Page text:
Campaign co-chair and former Lt. Governor Sally Pederson said “I have had a close working relationship with Josh in both the public and non-profit sector for the past 15 years. As a member of the Vilsack/Pederson administration, he was a passionate and knowledgeable resource respected by legislators across party lines for his commitment to good public policy. He will bring that same knowledge, passion, and commitment to the citizens of Ward 3, and that is why I want him to be my representative on the Des Moines City Council.”

As an environmental attorney at a public interest non-profit, Josh is working on critical problems facing our community from water quality to the clean energy economy. “Josh uses his skills as an attorney to make our community better,” said campaign co-chair and former Attorney General Bonnie Campbell. “Josh isn’t afraid to fight special interests, and that is why I want Josh fighting for me as my representative on the Des Moines City Council.”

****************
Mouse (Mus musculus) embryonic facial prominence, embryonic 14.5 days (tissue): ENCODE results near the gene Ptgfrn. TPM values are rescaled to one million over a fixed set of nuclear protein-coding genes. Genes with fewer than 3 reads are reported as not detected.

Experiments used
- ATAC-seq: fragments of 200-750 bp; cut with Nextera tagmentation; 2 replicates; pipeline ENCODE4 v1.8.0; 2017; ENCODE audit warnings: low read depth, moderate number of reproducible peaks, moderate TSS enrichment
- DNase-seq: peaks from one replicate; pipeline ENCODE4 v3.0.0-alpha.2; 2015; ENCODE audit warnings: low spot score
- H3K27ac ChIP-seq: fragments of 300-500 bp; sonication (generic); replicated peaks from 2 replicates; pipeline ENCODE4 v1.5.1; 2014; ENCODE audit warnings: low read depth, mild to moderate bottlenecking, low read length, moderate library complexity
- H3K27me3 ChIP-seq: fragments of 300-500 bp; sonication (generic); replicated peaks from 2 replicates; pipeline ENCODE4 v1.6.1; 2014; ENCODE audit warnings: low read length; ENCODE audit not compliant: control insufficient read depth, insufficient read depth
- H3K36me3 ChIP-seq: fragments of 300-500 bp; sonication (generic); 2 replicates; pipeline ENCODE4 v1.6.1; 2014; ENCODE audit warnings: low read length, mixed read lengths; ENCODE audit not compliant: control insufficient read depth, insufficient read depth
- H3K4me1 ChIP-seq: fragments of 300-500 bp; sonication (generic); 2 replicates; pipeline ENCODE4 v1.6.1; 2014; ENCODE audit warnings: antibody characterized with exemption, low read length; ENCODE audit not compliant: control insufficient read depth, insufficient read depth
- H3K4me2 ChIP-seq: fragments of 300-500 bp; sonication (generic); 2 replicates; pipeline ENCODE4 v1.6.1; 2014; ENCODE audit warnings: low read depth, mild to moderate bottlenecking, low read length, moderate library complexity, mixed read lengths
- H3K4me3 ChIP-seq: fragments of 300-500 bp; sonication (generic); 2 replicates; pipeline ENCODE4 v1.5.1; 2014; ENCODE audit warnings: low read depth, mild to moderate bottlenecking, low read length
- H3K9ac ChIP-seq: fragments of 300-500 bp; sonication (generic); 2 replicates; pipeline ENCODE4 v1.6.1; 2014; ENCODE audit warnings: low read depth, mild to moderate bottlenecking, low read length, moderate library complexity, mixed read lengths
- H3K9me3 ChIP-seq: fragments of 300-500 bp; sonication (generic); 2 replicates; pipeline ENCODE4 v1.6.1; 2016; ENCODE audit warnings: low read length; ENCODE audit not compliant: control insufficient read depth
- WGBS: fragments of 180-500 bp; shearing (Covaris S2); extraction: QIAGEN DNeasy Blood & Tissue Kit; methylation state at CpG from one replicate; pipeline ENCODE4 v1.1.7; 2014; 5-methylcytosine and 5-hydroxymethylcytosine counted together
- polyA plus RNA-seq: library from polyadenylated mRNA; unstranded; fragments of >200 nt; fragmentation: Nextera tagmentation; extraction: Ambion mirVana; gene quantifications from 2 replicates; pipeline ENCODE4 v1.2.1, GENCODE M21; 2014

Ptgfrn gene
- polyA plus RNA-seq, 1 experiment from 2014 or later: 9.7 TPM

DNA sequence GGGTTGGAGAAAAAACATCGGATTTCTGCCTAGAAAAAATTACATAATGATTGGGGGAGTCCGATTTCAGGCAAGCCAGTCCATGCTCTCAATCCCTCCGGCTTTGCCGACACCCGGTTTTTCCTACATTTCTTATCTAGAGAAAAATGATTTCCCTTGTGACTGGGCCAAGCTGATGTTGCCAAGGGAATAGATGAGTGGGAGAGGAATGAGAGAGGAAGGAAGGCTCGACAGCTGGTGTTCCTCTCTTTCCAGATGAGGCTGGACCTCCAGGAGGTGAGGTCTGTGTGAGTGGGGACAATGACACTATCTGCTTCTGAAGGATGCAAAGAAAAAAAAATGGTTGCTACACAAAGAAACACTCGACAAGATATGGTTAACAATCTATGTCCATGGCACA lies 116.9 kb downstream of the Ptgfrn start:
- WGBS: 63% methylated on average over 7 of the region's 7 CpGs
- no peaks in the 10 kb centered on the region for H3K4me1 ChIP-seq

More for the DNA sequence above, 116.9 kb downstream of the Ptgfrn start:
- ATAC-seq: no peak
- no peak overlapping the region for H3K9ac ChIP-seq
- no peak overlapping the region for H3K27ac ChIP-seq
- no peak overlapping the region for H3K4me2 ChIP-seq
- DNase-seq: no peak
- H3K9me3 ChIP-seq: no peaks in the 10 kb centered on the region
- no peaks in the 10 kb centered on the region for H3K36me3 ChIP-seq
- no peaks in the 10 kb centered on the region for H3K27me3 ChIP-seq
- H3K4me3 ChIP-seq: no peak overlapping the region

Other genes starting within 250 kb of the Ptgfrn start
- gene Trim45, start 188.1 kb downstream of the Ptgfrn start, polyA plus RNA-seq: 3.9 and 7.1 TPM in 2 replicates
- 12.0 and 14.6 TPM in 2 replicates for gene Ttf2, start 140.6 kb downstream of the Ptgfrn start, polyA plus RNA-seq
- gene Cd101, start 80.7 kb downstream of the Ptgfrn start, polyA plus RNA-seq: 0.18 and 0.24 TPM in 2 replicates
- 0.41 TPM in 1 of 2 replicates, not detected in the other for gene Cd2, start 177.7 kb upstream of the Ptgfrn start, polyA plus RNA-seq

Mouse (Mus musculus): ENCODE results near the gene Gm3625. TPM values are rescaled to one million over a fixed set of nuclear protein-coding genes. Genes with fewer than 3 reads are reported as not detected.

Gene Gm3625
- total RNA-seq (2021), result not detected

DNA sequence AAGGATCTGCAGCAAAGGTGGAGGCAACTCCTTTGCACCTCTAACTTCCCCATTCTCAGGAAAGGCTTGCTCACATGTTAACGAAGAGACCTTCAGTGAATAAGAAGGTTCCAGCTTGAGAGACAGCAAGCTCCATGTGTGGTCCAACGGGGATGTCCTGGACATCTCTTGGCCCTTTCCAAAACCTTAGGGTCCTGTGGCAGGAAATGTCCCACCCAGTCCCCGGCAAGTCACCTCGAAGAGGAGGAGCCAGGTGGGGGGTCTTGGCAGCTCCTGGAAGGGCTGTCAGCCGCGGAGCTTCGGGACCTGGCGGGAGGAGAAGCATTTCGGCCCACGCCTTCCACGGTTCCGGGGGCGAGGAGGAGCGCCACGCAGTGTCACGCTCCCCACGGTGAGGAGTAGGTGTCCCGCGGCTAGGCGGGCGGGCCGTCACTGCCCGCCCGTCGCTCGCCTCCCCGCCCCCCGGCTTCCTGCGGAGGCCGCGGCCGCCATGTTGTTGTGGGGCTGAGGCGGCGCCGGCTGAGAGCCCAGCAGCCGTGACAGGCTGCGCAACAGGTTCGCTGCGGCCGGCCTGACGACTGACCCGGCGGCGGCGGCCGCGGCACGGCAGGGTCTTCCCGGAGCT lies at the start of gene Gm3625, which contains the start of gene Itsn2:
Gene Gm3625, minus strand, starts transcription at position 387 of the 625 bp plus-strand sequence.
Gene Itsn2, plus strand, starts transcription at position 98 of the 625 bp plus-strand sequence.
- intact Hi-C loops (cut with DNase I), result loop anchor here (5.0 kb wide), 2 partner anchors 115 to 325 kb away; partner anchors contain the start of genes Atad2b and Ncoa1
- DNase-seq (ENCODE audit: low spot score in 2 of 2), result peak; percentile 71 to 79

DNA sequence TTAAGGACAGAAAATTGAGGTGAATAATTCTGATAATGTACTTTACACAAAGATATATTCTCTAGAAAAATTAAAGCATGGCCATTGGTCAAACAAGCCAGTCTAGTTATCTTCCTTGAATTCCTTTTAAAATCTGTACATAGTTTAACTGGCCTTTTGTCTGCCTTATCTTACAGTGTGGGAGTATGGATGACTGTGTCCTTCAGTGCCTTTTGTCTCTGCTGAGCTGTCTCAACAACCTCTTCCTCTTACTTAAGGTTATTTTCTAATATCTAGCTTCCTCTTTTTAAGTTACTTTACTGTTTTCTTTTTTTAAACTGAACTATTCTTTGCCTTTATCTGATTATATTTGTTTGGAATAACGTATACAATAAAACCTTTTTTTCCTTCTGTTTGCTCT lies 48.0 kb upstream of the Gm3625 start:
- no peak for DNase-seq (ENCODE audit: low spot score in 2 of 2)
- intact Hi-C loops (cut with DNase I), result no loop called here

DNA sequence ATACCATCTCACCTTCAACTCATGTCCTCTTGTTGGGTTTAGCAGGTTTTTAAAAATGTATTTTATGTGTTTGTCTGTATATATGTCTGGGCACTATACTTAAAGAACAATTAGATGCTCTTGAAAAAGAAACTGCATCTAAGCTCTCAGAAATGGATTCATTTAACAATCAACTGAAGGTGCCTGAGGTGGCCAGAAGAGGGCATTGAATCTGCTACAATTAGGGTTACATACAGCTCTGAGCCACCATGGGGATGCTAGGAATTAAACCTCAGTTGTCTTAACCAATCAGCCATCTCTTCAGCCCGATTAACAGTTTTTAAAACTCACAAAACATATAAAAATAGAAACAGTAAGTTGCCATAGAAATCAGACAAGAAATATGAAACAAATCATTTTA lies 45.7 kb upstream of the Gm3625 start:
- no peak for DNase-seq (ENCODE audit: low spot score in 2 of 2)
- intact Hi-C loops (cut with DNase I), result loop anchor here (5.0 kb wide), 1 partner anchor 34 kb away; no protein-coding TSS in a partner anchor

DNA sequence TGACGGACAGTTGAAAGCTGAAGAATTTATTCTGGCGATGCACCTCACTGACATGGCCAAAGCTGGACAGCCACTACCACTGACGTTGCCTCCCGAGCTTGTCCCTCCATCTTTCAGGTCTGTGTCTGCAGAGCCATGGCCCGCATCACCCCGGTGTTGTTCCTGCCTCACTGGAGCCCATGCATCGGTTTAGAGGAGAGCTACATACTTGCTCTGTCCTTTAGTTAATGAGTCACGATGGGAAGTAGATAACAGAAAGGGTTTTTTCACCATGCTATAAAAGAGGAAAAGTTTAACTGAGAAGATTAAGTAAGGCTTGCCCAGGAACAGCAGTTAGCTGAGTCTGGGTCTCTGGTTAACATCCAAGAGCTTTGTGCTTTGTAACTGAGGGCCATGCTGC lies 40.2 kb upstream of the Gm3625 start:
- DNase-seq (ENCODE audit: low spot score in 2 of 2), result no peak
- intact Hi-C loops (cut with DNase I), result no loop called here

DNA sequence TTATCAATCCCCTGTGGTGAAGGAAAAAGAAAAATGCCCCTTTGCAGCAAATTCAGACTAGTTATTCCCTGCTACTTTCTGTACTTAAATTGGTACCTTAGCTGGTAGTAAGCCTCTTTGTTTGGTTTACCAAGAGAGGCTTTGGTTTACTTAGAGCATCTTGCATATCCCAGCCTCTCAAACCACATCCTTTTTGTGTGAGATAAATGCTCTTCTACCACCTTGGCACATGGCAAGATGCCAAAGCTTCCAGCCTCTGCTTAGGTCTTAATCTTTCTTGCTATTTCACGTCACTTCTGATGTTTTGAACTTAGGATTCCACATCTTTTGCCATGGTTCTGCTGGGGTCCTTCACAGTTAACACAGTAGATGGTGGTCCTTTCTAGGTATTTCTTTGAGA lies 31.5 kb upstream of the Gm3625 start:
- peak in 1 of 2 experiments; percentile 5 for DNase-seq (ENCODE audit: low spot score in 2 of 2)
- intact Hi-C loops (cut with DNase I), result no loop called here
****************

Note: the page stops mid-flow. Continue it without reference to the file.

Supporters Kathy and Herb Eckhouse, owners of La Quercia, added, “As central Iowa business owners, we value our workforce; they and their families need to flourish for all of us to succeed. Josh Mandelbaum will act to invest in people, through policies that raise wages and the quality of life for all residents. He will make Des Moines a better place to live and work.”

“We need Council members who understand the seriousness of challenges we face from water quality to providing opportunity to everyone who lives in our community,” Mandelbaum said. “Des Moines residents need city council members who represent our interests, our concerns, and our values. I will dedicate my voice on the Council to achieving those goals.”